Folder 5: Two musical compositions: A) Song, “Jerusalem,” medium voice and piano, three pages, text by William Blake, composition date July 1941, recorded at last measure. “For Ernest Hocking” at top of first page; “for Peter from John 14 July 1953 N.Y.” written lengthwise in left margin, first page. B) Song Collection, Adam, spiral bound, cardboard cover. Table of Contents lists 10 songs, some with poets and dedicatees, composition dates, 1938-1949:

1) The Faucon, anon., to Randall Thompson
2) Now wolde I fain some Merthes make, A. Godwin
3) I saw a fair Maiden, anon., for Susan Edmunds Prall
4) Lament for Walsingham, anon., for Theodore Chanler
5) A Maid peerless, anon., for Eva Gauthier
6) I sing of a Maiden, anon.
7) The Stork, anon., for my mother
8) The Nightingale, anon.
9) Adam, anon., for Janet Lewis
10) St. Steven, anon.

Enclosures between last page and back cover – publicity brochures from two singers, Gladys Steele and Carl Hague, with photos and text; one half-sheet of note paper with penciled address and phone number of Julius Herford, and a list of names, “Juilliard, Un. Theol Seminary, Westmin Choir College Chorale,” inscribed in ink.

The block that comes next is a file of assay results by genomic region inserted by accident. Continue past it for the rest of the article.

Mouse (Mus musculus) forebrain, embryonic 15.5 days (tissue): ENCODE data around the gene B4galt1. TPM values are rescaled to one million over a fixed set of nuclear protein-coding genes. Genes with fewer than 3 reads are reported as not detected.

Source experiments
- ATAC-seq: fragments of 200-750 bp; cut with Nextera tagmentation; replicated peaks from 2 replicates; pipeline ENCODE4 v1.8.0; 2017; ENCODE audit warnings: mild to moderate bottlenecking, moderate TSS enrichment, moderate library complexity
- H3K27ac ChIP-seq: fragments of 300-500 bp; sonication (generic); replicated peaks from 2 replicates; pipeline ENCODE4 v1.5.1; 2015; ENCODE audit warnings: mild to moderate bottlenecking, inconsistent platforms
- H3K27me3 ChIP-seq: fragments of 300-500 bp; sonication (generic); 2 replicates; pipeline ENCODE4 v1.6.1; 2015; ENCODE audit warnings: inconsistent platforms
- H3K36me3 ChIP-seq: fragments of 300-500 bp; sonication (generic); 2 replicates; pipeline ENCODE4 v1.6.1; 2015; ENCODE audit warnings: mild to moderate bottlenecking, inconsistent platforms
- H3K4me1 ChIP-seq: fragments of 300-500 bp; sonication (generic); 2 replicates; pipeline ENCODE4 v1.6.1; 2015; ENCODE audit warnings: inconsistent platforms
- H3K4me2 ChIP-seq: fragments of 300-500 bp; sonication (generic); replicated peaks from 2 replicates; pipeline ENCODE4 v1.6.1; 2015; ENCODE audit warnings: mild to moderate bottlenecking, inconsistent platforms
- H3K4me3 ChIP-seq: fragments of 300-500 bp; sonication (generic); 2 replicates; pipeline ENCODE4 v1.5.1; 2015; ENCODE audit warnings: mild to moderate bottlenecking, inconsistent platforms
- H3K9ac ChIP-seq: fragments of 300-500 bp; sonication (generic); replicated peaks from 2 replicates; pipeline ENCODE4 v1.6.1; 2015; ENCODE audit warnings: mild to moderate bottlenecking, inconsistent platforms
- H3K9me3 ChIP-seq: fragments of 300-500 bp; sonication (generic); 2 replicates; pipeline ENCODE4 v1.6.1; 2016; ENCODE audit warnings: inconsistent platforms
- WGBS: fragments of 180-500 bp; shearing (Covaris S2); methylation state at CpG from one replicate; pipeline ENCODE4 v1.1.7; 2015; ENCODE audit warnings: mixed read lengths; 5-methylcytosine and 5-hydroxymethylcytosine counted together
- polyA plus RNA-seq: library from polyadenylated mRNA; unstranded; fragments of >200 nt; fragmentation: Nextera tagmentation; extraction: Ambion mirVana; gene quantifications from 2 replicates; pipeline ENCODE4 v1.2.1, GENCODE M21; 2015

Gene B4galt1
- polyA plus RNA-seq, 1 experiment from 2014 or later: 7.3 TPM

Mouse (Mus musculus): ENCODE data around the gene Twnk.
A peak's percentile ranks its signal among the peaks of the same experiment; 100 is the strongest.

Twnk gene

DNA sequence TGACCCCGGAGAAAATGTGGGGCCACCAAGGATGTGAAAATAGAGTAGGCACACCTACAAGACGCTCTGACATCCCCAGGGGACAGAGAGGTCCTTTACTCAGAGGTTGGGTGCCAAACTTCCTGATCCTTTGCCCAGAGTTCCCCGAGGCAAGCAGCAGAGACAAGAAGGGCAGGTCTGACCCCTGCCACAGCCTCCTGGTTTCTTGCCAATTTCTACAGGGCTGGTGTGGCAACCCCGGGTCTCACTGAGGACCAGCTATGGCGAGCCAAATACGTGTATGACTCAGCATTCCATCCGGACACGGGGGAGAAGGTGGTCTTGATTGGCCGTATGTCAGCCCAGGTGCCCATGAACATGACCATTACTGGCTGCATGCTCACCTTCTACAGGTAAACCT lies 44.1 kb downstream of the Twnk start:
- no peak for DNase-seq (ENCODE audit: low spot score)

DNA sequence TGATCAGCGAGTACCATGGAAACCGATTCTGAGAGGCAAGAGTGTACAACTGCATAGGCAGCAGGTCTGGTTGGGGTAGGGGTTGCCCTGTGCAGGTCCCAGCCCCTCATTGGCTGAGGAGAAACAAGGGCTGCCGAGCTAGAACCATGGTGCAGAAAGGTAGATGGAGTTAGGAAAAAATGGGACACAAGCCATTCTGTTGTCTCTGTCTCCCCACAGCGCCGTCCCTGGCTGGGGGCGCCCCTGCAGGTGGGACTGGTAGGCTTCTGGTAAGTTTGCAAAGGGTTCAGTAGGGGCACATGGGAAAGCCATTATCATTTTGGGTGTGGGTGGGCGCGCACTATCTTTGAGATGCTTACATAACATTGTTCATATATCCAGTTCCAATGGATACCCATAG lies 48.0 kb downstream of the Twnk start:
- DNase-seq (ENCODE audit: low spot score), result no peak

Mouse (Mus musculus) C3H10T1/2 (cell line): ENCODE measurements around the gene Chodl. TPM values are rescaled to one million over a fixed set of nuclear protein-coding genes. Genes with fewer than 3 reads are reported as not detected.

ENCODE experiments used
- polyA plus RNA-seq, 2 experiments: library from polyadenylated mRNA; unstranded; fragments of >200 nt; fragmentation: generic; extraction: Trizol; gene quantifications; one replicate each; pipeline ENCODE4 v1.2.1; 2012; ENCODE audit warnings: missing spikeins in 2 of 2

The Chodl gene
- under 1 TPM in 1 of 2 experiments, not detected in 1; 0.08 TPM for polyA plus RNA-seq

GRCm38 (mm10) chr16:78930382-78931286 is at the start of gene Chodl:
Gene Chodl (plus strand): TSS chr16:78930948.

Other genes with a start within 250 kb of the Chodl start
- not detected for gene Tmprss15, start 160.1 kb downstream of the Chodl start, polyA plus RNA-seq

John Edmunds, 1913-1986, was an American composer and musicologist, educated at University of California, Curtis Institute, Columbia and Harvard. He was awarded many prestigious grants, and taught for a short time at Syracuse and University of California, Berkeley. He founded the Campion Society and was in charge of the American Collection at the New York Public Library, 1957-1961. He worked in England, 1968-1976, returning to San Francisco in 1977. An accomplished song writer, specializing in setting Middle English texts and the poetry of W.B. Yeats, he is probably best known for his transcriptions and arrangements of English song and poetry of the 17th century. It might be surmised that the side margin designation, “for Peter…” mentioned above in “Jerusalem,” might refer to Peter Yates, although this is based purely on recalled conversations with his wife, Frances, who had mentioned John Edmunds as a friend/acquaintance in California, several times to this writer. The dedicatee, [William ] Ernest Hocking, was an American philosopher (1873-1966). He taught at Harvard during the years that Edmunds attended there, with an overlap of two years – Edmunds graduated in 1941 and Hocking retired in 1943 after 30 years on the faculty. There is a possibility that they may have met.